The history of America, from its discovery to the present day, proves, we think, the universal recognition of these principles.
Spain did not rest her title solely on the grant of the pope. Her discussions respecting boundary, with France, with Great Britain, and with the United States, all show that she placed it on the rights given by discovery. Portugal sustained her claim to the Brazils by the same title.
France, also, founded her title to the vast territories she claimed in America on discovery. However conciliatory her conduct to the natives may have been, she still asserted her right of dominion over a great extent of country not actually settled by Frenchmen, and her exclusive right to acquire and dispose of the soil which remained in the occupation of Indians. Her monarch claimed all Canada and Acadie, as colonies of France, at a time when the French population was very inconsiderable, and the Indians occupied almost the whole country. He also claimed Louisiana, comprehending the immense territories watered by the Mississippi, and the rivers which empty into it, by the title of discovery. The letters patent granted to the Sieur Demonts, in 1603, constitute him lieutenant-general, and the representative of the king in Acadie, which is described as stretching from the 40th to the 46th degree of north latitude; with authority to extend the power of the French over that country, and its inhabitants; to give laws to the people, to treat with the natives, and enforce the observance of treaties; and to parcel out and give title to lands, according to his own judgment.
The states of Holland also made acquisitions in America, and sustained their right on the common principle adopted by all Europe. They allege, as we are told by Smith, in his history of New York, that Henry Hudson, who sailed, as they say, under the orders of their East India Company, discovered the country from the Delaware to the Hudson, up which he sailed to the 43d degree of north latitude; and this country they claimed under the title acquired by this voyage. Their first object was commercial, as appears by a grant made to a company of merchants in 1614; but in 1621, the states-general made, as we are told by Mr. Smith, a grant of the country to the West India Company, by the name of New Netherlands. The claim of the Dutch was always contested by the English; not because they questioned the title given by discovery, but because they insisted on being themselves the rightful claimants under that title. Their pretensions were finally decided by the sword.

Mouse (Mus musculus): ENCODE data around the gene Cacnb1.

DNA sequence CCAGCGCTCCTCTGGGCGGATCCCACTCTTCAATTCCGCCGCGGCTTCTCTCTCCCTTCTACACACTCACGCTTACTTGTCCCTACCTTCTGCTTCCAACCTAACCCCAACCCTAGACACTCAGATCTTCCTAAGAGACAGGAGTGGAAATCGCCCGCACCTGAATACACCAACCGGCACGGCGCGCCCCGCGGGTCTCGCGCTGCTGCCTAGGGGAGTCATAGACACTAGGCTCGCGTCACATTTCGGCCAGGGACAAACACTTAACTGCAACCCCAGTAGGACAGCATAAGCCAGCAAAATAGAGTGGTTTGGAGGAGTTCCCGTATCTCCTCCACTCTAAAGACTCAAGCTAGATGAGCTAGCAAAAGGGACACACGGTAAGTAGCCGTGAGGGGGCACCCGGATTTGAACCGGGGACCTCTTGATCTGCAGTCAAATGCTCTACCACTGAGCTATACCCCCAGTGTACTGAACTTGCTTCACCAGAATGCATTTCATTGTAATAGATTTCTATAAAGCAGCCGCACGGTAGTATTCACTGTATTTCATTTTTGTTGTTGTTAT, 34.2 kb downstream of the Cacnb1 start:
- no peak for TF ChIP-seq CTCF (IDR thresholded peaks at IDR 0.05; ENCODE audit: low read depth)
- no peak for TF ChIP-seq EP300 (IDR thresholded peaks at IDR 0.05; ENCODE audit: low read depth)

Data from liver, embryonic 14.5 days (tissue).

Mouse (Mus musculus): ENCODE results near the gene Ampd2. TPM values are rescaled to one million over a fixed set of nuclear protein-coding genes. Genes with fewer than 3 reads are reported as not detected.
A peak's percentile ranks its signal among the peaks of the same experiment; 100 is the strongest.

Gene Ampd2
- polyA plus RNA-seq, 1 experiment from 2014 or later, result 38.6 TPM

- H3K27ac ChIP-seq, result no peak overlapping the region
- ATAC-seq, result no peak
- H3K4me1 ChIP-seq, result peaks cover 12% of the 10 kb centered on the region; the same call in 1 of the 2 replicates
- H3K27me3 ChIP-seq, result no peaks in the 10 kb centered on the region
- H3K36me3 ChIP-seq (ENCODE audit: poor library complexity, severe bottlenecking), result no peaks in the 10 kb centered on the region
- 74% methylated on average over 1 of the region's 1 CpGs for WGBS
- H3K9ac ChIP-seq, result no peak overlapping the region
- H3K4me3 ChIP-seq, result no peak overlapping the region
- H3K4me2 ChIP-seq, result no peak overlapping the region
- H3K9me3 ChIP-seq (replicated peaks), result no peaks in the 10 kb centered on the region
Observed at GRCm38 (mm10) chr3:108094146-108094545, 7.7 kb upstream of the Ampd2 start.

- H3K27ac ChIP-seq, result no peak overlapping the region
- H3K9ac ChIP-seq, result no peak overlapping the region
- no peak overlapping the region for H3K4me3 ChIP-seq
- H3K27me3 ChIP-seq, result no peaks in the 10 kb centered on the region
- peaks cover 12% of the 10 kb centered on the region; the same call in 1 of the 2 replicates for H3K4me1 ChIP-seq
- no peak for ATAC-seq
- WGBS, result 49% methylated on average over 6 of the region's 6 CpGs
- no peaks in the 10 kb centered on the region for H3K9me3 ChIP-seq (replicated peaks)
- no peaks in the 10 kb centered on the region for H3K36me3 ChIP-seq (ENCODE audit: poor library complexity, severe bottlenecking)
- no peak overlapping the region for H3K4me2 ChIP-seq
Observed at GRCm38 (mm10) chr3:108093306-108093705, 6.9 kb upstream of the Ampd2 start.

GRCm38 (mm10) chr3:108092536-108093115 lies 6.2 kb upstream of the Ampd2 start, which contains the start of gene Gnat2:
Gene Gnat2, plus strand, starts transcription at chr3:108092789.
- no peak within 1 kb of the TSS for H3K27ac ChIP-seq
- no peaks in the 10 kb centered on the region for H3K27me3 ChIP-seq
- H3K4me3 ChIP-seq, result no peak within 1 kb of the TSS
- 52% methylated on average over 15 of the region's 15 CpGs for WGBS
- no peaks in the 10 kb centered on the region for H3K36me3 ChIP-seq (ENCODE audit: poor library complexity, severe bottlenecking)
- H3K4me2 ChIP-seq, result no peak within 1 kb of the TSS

No one of the powers of Europe gave its full assent to this principle more unequivocally than England. The documents upon this subject are ample and complete. So early as the year 1496, her monarch granted a commission to the Cabots to discover countries then unknown to Christian people, and to take possession of them in the name of the king of England. Two years afterwards, Cabot proceeded on this voyage, and discovered the continent of North America, along which he sailed as far south as Virginia. To this discovery the English trace their title.
In this first effort made by the English government to acquire territory on this continent, we perceive a complete recognition of the principle which has been mentioned. The right of discovery given by this commission is confined to countries "then unknown to all Christian people ;" and of those countries Cabot was empowered to take possession in the name of the king of England. Thus asserting a right to take possession notwithstanding the occupancy of the natives, who were heathens, and, at the same time, admitting the prior title of any Christian people who may have made a previous discovery.
The same principle continued to be recognised. The charter granted to Sir Humphrey Gilbert, in 1578, authorizes him to discover and take possession of such remote, heathen, and barbarous lands as were not actually possessed by any Christian prince or people. This charter was afterwards renewed to Sir Walter Raleigh, in nearly the same terms.
By the charter of 1606, under which the first permanent English settlement on this continent was made, James I. granted to sir Thomas Gates and others, those territories in America lying on the sea-coast, between the 34th and 45th degrees of north latitude, and which either belonged to that monarch, or were not then possessed by any other Christian prince or people. The grantees were divided into two companies at their own request. The first, or southern colony, was directed to settle between the 34th and 41st degrees of north latitude; and the second, or northern colony, between the 38th and 45th degrees.